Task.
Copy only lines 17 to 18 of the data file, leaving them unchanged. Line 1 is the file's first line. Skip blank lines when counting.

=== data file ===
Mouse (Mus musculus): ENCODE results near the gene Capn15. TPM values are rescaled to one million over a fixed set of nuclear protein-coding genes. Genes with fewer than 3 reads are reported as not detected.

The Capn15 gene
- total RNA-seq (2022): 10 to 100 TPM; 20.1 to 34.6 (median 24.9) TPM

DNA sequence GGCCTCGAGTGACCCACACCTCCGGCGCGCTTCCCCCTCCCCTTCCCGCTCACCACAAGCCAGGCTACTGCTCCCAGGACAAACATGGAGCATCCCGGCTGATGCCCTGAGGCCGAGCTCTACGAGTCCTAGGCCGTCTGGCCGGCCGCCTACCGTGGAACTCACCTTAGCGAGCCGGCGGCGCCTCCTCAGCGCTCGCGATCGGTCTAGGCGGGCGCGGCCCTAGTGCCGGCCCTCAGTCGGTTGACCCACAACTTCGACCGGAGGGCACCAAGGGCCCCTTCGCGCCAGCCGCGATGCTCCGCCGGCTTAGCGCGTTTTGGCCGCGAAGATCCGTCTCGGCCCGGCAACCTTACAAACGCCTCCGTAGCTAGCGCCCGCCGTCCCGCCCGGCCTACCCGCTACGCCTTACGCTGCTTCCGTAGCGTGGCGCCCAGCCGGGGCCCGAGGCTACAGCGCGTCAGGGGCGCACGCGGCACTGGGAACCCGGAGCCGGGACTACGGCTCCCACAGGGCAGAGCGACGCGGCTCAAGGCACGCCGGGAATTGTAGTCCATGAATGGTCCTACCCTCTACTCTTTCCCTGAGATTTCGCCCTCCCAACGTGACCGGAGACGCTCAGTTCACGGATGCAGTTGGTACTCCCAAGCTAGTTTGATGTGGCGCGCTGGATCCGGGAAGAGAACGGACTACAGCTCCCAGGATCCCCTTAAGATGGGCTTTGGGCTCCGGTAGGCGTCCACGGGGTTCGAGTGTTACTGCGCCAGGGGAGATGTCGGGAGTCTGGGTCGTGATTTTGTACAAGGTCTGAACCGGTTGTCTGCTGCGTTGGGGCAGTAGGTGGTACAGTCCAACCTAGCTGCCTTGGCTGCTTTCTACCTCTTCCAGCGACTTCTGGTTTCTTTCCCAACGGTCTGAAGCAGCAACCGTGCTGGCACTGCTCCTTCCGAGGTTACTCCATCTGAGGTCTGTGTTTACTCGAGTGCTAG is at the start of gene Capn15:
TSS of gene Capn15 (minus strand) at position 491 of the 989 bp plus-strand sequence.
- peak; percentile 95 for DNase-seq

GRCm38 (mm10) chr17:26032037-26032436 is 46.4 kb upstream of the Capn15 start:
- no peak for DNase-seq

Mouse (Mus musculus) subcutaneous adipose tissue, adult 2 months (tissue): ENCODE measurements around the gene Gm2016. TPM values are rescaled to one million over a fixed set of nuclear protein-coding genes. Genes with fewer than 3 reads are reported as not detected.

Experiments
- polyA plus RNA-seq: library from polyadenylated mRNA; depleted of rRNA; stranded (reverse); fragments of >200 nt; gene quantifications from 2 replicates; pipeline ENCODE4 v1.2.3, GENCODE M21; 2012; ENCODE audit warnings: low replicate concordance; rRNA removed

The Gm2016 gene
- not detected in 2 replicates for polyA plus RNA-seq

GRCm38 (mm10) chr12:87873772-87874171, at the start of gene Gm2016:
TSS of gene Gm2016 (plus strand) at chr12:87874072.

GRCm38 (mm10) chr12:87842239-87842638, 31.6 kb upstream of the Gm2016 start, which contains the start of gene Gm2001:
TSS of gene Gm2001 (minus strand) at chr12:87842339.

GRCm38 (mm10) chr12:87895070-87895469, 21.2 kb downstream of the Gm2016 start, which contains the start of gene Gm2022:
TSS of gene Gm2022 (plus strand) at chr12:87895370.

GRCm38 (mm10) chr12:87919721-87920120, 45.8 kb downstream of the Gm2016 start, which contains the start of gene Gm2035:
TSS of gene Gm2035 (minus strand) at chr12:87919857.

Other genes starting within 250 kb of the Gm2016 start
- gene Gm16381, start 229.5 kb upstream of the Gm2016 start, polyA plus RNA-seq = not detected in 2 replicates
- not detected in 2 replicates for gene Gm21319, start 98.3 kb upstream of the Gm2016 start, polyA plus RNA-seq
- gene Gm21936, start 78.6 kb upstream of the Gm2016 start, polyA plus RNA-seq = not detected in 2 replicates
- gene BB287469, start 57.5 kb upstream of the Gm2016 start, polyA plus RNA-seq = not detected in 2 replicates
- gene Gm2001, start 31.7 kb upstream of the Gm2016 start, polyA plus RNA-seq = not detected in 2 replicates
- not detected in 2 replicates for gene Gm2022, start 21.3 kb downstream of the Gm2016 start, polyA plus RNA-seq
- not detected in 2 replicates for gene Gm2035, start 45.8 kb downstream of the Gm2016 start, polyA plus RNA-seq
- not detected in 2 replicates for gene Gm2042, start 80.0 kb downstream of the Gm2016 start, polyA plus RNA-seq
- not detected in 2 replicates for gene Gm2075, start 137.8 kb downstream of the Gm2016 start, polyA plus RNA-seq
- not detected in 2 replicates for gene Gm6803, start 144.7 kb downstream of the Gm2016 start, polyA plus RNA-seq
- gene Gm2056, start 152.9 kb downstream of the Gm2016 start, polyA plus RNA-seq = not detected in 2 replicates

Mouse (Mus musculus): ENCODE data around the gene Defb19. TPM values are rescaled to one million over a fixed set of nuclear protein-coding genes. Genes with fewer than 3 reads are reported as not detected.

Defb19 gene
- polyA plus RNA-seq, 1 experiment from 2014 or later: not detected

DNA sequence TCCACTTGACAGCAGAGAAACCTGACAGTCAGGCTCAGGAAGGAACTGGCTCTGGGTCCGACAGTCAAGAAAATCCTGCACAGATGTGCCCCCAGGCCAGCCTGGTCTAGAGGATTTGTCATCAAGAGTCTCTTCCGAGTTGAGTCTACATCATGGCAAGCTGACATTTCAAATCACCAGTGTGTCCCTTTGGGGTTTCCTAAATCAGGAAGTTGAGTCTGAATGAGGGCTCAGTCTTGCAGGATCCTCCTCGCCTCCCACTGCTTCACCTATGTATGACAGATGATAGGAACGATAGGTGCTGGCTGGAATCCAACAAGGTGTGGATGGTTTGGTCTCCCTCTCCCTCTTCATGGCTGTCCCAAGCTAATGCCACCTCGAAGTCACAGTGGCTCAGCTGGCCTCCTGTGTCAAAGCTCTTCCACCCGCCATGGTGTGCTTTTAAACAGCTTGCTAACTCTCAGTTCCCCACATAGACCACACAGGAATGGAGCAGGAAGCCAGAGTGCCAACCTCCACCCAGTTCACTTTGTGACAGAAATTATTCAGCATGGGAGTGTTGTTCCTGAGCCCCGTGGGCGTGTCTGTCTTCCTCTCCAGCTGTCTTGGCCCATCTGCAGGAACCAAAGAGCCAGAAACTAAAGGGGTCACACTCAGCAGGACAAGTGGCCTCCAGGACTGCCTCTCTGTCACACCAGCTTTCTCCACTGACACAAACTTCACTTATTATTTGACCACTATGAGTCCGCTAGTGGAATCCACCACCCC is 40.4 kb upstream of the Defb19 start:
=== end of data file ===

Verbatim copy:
TSS of gene Gm2001 (minus strand) at chr12:87842339.

GRCm38 (mm10) chr12:87895070-87895469, 21.2 kb downstream of the Gm2016 start, which contains the start of gene Gm2022: